I was assigned one of the scores in the book, and secret instructions arrived. The score was based on the flying geese block.
I made many geese, and put them together in different ways. They became familiar. Composing on the scale of the block without thinking of the larger design kept me focused on finding something appealing in each block, rather than producing units for a larger design. I made nine small, lovely improv blocks and thought I was almost done. I just needed to frame them.
Except that looked quite boring when I laid it out. Maybe jam them together in the middle of a field? Nope. I wrote to Sherri:
“Putting them together directly feels like crowding them and de-emphasizing the individual compositions. Setting them in a grid of sashing feels too conventional, like it would take the spirit out of them. So now what? How to bring them together into a larger whole? I feel like I need a recipe to guide me through larger scale composition choices.”
Sherri wrote back with some insightful suggestions: look for relationships between blocks, create rhythm, commit one step at a time.
Right: the improv process isn’t finished until the quilt is finished.
When I got stuck, I used my off-cuts to make tiny blocks until I found something interesting.
I started to get an inkling that the “geese” could create an offset, spiral diamond. That was pretty interesting. I used a lot of linen, which I love, but I struggled with warp and wooble, particularly because of all the bias edges on the triangles. I used a dart technique suggested in the recipe, and I took out a lot of seams along the way. Improvising, rather than choosing a direction and powering through, takes time but is never boring. I knew where I was headed now, but I didn’t know how close to an Amish center diamond I wanted to go. I tried a LOT of variations before I got there.
It took me quite a while to arrive at the right slightly wonky center diamond.
The main block style I ended up using is a single “goose” made of many smaller triangles, which I spiraled out from the middle. The border is oriented “with” the diamond, instead of against it, as is typical of those Amish center diamond quilts. And then there’s that square, off center and breaking away.
As I said, I only used a few of my original blocks in the final quilt top, so I had lots of great orphan blocks left over. I made a second quilt right away with the extra pieces (see if you can spot the original blocks!)
See my previous post, What quilting does, about hand-quilting this top.
I don’t tend do the exercises in books, but following this score built new skills and generated a quilt I never otherwise would have come up with, and am really happy with. That process was so valuable that I look forward to trying the other scores in the book.
Edit: Here’s another account of working with the same score. Comment below if you have more!
Deciding what lines to quilt is always a challenge. Quilting lines change the design in ways that are hard to foresee. I wish I had before and after photos of all my quilts to study.
In this case I started off “stitching in the ditch,” which means following the seams of the patchwork with my quilting lines. My thinking was that part of what was interesting about this design was that the areas of solid color were actually made of many small pieces, so I would emphasize that. Some of those lines I liked, and some I took out. By then I was in the rhythm and decided I was also interested in extending and joining some of the lines where seams on one side of the quilt lined up with seams on the other side (for example, the diagonal connections that cross the vertical grey band, in the detail shot), so I did that. Eventually, it felt done.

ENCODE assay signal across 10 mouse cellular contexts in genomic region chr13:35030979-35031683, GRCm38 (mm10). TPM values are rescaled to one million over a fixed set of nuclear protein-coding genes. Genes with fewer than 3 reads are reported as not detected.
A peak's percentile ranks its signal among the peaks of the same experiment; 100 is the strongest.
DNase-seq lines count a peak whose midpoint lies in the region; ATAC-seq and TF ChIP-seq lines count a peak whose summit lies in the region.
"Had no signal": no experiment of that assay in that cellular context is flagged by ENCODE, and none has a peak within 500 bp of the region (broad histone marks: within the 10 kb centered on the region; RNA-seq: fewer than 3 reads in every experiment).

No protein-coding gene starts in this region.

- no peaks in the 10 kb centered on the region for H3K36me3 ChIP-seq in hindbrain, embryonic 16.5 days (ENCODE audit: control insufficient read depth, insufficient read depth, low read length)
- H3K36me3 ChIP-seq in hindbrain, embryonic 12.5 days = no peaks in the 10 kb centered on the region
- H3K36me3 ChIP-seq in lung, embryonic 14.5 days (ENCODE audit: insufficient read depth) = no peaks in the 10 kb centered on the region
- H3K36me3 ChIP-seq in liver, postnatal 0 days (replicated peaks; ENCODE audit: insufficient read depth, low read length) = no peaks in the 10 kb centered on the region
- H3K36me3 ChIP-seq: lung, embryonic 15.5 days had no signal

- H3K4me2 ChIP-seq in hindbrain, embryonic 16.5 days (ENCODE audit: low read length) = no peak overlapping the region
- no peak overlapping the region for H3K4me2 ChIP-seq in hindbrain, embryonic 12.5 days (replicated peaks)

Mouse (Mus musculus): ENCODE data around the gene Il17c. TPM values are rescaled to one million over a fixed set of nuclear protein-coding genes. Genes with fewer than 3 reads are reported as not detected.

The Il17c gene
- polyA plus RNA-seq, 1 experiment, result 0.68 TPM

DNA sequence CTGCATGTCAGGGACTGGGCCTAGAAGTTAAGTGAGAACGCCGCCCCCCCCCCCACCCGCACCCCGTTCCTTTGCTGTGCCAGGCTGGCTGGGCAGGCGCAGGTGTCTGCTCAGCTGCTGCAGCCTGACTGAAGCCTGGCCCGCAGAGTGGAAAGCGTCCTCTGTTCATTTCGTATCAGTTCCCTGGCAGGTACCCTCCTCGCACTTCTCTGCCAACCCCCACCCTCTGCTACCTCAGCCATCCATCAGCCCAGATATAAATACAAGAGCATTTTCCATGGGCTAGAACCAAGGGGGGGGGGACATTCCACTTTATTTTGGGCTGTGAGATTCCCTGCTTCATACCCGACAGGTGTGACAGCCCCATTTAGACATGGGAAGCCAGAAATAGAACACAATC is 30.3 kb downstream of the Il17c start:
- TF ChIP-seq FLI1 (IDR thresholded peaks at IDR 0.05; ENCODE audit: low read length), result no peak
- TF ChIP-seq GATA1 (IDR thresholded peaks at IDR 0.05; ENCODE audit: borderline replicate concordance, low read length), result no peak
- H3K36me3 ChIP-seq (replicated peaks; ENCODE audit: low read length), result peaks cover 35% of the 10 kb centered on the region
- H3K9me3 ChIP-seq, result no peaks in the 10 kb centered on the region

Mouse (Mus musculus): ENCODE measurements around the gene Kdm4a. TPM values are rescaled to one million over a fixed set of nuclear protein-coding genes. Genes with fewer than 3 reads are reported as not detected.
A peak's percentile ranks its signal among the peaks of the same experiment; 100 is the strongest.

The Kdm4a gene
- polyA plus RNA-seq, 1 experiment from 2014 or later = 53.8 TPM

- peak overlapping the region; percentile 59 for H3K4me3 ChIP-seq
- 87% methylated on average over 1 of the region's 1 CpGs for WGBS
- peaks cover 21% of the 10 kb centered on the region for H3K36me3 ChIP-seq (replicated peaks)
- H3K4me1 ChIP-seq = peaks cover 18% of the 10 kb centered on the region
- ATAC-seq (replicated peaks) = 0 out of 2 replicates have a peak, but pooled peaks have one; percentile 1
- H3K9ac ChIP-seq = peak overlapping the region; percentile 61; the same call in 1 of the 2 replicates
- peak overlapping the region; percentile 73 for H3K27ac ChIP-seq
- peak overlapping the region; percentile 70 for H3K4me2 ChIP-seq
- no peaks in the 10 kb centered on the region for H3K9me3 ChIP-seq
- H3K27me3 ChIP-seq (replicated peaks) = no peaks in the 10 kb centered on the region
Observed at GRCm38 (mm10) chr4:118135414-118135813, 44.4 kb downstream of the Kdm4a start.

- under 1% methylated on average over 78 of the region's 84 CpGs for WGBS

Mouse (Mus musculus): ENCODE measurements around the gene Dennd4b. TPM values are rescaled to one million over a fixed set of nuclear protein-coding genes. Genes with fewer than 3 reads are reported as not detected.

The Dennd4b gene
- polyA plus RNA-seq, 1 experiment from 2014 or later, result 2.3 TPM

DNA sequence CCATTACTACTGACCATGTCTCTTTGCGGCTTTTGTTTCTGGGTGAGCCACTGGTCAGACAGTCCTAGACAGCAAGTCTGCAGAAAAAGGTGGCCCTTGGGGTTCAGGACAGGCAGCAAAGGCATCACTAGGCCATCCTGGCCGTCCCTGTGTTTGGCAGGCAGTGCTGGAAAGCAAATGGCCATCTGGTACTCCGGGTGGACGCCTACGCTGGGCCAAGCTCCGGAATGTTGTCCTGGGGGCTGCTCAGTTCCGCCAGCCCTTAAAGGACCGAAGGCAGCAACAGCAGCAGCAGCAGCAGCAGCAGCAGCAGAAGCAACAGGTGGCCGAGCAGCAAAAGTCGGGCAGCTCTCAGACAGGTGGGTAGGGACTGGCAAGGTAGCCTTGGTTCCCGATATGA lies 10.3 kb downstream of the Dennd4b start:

Last time I saw her she was just a few weeks old. What a cutie!
Previously: Nico’s quilt
On the back of each patch, I included a note:
So far nobody has taken me up on the offer to dedicate my chores to them. Weird.
Anyway, I figured it was time to share the whole set of patches.
This quilt is headed for Project Somos in Guatemala, where the kid who picks it will get to keep it for life.
The piecing started three or four years ago, as leftovers from what became Yared’s quilt. About a year ago I took my pile of scrappy squares and cut them down to 6 x 6 squares. Creating a grid tamed the chaos just enough to make me think all these colours and prints could work together.
Some of the fabric (including some liberty prints) is left over from the nine bow ties and 100 napkins I made for our wedding. There are polka dots from a dress I modified, and thrift store odds-and-ends. The borders are made of light wool and linen suiting fabric from the garment district.
I hope one day I’ll get to see a picture of the quilt with it’s new owner.
The Alzheimer’s Art Quilt Initiative has put all their stock on sale, including the last two quilts I made for them. All proceeds go to Alzheimer’s research.
Making a quilt as a gift for someone feels like a secret collaboration; thinking about that person helps to clarify colour and design choices – choices that can be much more difficult without someone specific in mind.
Our friends Jenny and Nicholas are expecting a baby in just a few weeks. Jenny is a natural medicine practitioner and Nicholas is an architect and builder, and they both work out of a lovingly-restored brick building on the corner of Highway 62 and Sunburst (The Nourishing Tree). The first time I went there I almost cried because it was so beautiful. It’s hard to explain what touched me, but it has to do with colour harmony and the deep, sparing, handmade way they are restoring the building; with sturdy wooden furniture and baskets; and with the palo verde trees, lotus agaves and bees in the garden.
Making a quilt for Nicholas and Jenny was an exciting challenge. Whether I’ve captured their aesthetic or not, I can’t say, but trying helped me.
Thank you Steve Lester for taking a studio photograph of the quilt.